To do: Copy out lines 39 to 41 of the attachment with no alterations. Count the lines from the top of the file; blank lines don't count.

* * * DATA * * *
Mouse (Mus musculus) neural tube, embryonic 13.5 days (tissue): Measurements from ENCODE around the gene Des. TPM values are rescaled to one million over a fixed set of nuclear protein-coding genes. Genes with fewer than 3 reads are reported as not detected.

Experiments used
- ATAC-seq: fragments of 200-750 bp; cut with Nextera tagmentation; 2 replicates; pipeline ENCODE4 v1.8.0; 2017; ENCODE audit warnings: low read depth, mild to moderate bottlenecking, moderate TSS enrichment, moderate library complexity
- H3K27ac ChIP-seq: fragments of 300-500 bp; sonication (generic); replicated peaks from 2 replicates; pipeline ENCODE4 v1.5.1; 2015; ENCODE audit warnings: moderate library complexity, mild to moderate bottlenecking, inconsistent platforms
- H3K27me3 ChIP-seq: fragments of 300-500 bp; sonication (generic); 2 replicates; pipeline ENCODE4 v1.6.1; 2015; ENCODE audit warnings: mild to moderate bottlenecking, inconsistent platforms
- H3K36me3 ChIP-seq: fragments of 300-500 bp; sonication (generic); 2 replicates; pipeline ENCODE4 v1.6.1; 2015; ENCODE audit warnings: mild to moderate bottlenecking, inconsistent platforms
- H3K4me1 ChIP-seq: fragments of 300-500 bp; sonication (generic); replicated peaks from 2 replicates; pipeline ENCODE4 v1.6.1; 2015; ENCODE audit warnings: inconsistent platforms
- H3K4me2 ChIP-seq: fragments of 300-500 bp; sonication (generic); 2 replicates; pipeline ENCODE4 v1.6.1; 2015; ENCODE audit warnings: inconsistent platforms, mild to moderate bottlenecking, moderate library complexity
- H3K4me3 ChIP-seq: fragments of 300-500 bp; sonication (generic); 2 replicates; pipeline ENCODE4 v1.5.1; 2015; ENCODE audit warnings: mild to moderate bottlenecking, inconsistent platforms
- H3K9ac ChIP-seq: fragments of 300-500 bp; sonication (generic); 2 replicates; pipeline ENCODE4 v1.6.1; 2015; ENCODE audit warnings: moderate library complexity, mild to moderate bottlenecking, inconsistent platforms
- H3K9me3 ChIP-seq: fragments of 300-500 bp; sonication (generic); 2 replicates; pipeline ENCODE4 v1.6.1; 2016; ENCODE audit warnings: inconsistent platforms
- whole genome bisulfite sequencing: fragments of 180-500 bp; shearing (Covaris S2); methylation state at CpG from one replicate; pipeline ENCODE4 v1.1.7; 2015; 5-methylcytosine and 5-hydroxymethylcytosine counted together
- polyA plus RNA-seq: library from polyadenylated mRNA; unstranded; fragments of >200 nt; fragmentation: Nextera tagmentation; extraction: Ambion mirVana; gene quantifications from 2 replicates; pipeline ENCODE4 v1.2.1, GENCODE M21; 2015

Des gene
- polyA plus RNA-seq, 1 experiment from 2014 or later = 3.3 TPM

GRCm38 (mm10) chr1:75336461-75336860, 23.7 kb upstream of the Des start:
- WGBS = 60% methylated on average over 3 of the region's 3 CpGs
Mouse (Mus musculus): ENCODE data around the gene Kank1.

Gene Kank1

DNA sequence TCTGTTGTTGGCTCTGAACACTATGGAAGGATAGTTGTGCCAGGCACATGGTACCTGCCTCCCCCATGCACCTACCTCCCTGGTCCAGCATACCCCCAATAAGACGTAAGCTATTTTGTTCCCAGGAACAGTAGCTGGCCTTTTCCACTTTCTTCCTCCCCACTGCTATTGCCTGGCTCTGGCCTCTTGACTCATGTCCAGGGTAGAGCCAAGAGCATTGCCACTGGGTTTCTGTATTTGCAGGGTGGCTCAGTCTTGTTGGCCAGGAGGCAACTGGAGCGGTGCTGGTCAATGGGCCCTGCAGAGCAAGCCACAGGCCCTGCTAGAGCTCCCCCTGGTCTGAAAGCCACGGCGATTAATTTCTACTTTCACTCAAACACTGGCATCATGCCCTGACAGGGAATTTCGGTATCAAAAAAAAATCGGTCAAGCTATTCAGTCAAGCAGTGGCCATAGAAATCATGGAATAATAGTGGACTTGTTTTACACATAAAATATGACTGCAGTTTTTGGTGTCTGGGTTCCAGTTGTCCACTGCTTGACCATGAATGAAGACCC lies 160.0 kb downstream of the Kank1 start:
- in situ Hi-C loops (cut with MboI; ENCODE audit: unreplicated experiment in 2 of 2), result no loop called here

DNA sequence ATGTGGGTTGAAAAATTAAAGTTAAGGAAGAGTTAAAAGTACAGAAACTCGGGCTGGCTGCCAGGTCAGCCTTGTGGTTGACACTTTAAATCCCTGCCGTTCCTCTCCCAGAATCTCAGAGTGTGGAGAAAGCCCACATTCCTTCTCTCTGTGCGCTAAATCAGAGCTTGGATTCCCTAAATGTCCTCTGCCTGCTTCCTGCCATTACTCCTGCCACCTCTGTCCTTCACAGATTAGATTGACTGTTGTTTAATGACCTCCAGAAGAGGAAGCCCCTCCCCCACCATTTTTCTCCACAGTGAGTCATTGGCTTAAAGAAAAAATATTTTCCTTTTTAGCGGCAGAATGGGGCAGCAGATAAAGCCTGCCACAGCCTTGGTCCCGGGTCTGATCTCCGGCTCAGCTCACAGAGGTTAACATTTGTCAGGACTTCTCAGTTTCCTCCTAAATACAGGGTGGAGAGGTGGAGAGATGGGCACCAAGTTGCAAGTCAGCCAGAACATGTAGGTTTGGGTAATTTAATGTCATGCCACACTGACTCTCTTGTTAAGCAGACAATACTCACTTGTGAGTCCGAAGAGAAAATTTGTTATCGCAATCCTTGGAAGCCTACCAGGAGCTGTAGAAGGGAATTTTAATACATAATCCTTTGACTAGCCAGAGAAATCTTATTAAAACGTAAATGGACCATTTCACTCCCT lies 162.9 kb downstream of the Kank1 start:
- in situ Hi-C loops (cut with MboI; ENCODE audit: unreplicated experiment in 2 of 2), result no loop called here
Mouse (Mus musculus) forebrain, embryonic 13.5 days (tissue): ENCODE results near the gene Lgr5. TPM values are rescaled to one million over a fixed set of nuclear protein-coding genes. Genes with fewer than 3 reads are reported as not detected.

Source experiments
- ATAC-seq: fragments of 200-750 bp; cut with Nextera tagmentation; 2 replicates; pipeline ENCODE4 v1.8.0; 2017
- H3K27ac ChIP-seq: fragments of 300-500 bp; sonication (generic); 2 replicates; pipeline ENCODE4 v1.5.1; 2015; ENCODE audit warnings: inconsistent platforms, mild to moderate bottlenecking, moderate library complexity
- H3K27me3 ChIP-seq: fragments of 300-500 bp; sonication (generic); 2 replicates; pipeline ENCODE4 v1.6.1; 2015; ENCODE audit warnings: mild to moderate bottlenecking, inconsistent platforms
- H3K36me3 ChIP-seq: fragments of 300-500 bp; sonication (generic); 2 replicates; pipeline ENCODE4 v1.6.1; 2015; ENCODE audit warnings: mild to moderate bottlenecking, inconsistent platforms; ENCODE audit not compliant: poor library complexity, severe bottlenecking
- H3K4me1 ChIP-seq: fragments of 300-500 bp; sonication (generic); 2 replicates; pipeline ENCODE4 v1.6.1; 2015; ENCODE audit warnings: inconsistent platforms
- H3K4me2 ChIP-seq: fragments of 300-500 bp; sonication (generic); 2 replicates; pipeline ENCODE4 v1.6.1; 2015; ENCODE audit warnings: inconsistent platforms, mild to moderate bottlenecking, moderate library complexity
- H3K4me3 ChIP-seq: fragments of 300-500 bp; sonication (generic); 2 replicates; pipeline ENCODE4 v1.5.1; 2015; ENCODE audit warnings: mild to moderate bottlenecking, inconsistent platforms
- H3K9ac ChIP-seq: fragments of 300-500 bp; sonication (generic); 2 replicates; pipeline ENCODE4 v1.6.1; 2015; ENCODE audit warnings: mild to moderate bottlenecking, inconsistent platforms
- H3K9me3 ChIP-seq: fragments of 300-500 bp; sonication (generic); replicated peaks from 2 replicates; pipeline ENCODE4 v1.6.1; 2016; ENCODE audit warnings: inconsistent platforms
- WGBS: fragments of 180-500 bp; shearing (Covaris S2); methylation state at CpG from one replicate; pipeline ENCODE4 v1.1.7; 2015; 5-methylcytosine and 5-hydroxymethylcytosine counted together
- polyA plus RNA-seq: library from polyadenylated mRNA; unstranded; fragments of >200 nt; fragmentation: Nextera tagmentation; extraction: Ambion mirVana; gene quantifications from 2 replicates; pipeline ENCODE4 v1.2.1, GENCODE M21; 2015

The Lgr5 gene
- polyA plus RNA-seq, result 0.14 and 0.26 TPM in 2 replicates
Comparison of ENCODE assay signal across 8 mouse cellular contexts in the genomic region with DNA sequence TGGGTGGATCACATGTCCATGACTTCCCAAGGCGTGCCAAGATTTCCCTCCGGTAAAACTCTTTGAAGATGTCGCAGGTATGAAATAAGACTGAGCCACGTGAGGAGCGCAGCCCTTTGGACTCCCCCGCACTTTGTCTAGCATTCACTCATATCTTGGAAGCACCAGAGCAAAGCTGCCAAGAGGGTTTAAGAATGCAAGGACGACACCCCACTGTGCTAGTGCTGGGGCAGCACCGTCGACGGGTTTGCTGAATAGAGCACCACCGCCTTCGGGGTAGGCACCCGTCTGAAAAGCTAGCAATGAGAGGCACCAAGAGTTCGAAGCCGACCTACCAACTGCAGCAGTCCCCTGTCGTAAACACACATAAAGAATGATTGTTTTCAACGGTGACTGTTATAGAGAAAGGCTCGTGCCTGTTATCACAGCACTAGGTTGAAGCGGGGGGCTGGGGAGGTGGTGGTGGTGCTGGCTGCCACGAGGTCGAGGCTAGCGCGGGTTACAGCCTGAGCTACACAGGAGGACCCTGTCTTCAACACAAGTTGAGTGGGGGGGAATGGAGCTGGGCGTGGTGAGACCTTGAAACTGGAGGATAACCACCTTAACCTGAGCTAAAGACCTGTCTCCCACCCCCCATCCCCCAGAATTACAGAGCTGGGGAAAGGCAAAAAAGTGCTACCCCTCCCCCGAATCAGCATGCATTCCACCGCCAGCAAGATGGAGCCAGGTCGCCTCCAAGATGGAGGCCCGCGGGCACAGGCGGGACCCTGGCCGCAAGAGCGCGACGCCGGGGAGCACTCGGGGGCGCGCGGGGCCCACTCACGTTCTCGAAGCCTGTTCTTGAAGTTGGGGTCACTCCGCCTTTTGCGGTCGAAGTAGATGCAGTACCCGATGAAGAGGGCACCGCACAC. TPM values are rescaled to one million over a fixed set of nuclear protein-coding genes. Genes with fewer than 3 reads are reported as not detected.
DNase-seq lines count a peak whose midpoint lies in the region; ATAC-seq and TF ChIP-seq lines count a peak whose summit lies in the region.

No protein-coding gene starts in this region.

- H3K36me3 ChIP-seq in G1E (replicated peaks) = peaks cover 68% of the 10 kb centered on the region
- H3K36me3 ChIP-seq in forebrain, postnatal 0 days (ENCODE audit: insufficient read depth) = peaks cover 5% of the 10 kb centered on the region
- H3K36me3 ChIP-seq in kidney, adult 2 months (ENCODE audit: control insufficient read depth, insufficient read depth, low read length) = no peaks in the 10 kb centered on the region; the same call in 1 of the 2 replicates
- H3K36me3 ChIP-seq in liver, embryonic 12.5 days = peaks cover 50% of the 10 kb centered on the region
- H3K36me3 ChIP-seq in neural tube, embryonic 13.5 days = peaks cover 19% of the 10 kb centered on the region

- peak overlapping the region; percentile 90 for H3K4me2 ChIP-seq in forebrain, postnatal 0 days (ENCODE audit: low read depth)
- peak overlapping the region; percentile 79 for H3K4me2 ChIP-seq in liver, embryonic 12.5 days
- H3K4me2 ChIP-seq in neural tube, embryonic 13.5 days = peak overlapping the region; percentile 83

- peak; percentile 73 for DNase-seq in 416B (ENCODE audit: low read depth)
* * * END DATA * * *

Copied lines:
Comparison of ENCODE assay signal across 8 mouse cellular contexts in the genomic region with DNA sequence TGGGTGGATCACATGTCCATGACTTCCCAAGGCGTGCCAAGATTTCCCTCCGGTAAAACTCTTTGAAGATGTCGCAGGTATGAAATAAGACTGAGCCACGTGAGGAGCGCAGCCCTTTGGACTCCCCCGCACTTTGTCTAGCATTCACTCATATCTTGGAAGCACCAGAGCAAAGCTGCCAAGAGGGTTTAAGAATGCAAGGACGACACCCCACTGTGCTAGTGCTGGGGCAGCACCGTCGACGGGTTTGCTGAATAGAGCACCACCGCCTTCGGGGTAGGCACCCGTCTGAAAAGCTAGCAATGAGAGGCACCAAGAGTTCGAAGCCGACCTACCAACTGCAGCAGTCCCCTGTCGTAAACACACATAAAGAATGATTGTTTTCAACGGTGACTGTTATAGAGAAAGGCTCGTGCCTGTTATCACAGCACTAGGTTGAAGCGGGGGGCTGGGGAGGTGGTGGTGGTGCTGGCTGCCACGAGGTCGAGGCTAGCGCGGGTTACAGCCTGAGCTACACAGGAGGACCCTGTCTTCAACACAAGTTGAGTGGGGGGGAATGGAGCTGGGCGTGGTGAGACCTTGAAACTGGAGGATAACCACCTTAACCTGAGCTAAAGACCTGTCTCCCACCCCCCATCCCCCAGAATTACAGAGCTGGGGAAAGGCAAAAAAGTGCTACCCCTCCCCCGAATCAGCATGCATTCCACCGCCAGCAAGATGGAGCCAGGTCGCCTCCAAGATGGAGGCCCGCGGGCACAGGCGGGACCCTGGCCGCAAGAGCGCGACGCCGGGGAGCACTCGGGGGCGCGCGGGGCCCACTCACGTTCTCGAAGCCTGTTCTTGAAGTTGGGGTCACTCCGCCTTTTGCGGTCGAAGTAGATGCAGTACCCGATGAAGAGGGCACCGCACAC. TPM values are rescaled to one million over a fixed set of nuclear protein-coding genes. Genes with fewer than 3 reads are reported as not detected.
DNase-seq lines count a peak whose midpoint lies in the region; ATAC-seq and TF ChIP-seq lines count a peak whose summit lies in the region.

No protein-coding gene starts in this region.